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History of LRU

La Roche University was founded on June 27, 1963 by the Congregation of Divine Providence as an independent, private, Catholic college for religious sisters.

The University is named for Marie de la Roche, a French woman of noble birth who became the first superior of the Congregation. The La Roche logo, the fleur-de-lis, is part of her family’s coat of arms.

From its initial role as a college for religious sisters to its current incarnation as an institution for students from around the world, La Roche offers quality educational opportunities that reflect its Catholic heritage and the dynamism and spirit of its founding and sponsoring congregation. Sister Annunciata Sohl, CDP, was appointed the first president of La Roche and served until 1968.

By 1965 the University admitted its first lay students and conferred degrees on its first seven graduates, all members of the Sisters of Divine Providence. Two years later, to accommodate its growing enrollment, the University expanded beyond its leased space to construct its first building, the John J. Wright Library, named for John Cardinal Wright, the eighth bishop of the Diocese of Pittsburgh. At the time, the $1 million library was a state-of-the-art facility among college libraries. By 1969, La Roche admitted male students.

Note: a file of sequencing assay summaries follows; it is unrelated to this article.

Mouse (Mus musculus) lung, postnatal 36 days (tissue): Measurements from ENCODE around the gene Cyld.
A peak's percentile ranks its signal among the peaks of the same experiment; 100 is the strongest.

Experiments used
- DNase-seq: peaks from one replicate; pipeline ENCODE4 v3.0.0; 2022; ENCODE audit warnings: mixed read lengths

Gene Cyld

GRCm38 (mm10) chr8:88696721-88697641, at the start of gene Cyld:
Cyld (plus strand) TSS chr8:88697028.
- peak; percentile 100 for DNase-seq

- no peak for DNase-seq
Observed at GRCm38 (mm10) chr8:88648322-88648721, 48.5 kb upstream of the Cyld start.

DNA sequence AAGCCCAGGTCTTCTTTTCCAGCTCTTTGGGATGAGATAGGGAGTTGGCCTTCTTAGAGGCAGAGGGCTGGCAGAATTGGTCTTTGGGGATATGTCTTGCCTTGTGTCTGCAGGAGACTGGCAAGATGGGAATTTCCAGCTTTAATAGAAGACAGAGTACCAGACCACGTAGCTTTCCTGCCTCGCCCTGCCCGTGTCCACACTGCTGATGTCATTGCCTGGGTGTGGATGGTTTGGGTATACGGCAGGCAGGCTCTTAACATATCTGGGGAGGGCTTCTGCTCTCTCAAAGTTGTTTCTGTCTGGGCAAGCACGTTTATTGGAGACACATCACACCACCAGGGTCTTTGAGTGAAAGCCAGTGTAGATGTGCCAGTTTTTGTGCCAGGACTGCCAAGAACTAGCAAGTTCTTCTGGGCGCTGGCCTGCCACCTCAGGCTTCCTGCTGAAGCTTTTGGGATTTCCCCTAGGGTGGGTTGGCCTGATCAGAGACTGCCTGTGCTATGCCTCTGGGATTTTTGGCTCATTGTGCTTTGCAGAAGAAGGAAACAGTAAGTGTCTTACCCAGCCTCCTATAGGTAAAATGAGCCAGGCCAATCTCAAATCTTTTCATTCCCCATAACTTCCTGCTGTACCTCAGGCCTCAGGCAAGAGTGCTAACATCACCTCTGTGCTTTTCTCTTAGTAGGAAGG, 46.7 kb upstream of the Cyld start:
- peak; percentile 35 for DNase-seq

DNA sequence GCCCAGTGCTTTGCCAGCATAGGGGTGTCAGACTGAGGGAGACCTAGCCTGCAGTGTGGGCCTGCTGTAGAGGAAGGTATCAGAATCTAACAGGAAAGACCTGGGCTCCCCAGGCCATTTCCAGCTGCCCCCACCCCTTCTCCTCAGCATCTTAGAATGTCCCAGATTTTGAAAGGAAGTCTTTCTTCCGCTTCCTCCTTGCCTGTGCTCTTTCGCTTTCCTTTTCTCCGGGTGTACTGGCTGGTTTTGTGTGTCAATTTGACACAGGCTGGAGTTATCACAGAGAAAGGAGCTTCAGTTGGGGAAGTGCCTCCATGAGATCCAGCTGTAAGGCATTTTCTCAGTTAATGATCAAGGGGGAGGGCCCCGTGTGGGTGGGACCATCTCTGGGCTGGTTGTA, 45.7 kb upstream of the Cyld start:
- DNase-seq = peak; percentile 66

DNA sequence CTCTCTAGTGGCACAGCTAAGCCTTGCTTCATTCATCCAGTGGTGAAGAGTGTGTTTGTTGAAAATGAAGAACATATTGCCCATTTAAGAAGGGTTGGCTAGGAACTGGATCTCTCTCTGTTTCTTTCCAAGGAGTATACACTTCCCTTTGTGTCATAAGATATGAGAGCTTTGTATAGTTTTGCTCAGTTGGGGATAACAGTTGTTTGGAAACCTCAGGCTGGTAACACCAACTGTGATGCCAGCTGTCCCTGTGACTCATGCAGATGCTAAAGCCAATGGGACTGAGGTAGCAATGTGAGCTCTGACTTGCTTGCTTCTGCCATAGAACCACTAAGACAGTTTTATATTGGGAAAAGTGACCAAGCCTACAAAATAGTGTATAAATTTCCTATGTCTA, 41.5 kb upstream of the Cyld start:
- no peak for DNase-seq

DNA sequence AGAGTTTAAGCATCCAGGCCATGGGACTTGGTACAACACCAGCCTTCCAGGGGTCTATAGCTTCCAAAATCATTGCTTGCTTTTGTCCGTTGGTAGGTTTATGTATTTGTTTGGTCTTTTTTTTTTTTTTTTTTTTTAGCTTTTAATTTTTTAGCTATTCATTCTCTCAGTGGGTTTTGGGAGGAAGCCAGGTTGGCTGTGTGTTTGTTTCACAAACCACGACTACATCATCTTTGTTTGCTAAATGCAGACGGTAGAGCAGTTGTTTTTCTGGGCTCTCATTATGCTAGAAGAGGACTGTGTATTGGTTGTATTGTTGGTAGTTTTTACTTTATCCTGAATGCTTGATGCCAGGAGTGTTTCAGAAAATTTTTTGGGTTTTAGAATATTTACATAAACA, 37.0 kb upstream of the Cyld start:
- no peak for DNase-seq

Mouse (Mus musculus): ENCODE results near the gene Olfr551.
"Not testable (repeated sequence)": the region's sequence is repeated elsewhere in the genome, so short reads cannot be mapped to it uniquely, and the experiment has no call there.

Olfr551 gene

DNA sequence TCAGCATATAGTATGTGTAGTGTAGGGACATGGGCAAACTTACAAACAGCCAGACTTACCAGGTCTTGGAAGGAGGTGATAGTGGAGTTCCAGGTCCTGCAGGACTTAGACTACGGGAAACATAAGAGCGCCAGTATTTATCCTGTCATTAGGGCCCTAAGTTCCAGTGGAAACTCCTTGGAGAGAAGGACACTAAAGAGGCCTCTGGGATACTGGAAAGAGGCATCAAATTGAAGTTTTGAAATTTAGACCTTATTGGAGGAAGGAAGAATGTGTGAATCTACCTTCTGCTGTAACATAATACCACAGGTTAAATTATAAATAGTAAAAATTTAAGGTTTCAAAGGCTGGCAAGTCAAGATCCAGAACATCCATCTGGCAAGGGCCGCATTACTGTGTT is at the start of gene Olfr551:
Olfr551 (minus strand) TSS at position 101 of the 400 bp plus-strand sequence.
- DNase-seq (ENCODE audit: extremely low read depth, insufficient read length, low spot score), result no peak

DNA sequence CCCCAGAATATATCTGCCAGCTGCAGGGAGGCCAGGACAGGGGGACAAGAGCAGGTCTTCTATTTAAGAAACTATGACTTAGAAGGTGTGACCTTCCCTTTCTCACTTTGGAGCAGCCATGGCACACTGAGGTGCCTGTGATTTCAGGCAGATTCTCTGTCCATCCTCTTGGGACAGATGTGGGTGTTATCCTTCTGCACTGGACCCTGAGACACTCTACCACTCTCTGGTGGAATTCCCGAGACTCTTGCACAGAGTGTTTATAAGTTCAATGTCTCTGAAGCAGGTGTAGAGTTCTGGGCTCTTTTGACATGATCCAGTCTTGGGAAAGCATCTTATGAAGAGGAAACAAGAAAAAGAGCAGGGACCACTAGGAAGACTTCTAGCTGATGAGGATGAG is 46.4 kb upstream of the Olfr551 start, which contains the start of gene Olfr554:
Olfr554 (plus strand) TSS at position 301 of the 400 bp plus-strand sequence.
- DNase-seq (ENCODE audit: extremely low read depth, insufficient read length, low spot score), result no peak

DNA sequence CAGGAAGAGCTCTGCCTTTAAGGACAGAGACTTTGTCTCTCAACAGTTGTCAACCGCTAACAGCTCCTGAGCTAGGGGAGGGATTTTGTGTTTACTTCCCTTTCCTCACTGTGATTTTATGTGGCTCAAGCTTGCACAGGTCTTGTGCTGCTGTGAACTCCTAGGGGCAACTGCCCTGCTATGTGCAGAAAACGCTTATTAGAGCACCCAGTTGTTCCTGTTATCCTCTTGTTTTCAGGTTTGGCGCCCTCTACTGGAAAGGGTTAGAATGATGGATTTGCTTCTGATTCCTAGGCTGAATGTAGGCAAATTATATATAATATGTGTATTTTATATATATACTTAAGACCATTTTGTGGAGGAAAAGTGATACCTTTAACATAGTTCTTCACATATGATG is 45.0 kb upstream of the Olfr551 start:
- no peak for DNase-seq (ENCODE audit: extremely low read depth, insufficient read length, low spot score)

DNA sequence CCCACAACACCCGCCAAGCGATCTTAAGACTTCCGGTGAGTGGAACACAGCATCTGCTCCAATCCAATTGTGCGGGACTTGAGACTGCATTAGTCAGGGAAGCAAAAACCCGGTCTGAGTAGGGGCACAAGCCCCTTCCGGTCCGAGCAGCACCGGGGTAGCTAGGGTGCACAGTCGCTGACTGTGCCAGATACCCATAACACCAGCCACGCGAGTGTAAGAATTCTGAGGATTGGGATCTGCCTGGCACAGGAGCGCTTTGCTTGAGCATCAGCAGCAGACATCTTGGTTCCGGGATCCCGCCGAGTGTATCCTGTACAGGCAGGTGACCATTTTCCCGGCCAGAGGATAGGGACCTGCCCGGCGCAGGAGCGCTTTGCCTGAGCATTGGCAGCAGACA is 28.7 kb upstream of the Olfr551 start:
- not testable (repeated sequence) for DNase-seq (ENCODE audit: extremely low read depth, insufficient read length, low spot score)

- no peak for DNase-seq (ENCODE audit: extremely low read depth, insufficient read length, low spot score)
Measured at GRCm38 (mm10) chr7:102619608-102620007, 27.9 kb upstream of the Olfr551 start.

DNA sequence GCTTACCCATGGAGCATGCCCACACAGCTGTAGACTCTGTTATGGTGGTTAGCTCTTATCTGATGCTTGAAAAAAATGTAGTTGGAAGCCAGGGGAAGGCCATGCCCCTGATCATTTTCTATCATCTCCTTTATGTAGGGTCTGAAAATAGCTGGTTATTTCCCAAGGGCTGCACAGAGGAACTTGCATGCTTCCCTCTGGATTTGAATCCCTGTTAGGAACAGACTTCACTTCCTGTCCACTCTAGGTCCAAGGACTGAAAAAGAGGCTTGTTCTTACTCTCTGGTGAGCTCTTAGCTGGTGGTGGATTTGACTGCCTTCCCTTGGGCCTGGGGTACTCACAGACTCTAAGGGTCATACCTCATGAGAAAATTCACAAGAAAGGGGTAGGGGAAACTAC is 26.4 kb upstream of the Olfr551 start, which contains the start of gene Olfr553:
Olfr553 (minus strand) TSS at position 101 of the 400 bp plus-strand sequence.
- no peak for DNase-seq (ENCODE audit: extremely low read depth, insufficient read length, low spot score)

Early Challenges

As is often the case with new institutions, La Roche encountered financial difficulties soon after its founding. The Congregation gave serious consideration to closing the University. However, the institution had already made such an impact on the community that students, community leaders and state officials urged the Congregation and Sister de la Salle Mahler, CDP, college president from 1969-1975, to give it another chance.

Responding to this outpouring of support, the Board amended its charter in 1970 to establish La Roche as the independent, coeducational Catholic institution that it is today. At the same time, La Roche diversified its course offerings through its affiliation with the Art Institute of Pittsburgh. This gave birth to several new areas of study, including the graphic and interior design programs that continue to rank among the University’s strongest programs.

By 1973 the revitalized College earned accreditation from the Middle States Association of Colleges and Secondary Schools, tripled its enrollment and built its first residence facility, Mahler Hall. Sister de la Salle had successfully led the University through a period of uncertainty and laid the groundwork for a bright future.

A Growing, Changing Campus

The 1970s saw an enrollment boom that sparked an ambitious building program. La Roche built two new residence halls (Schneider and Peters) in the mid-1970s. Under the leadership of Sister Mary Joan Coultas, CDP, Ph.D., who served as president form 1975-1980, the University launched its first capital campaign in 1979 to finance the construction of a science building, and the Palumbo Science Center opened in 1980.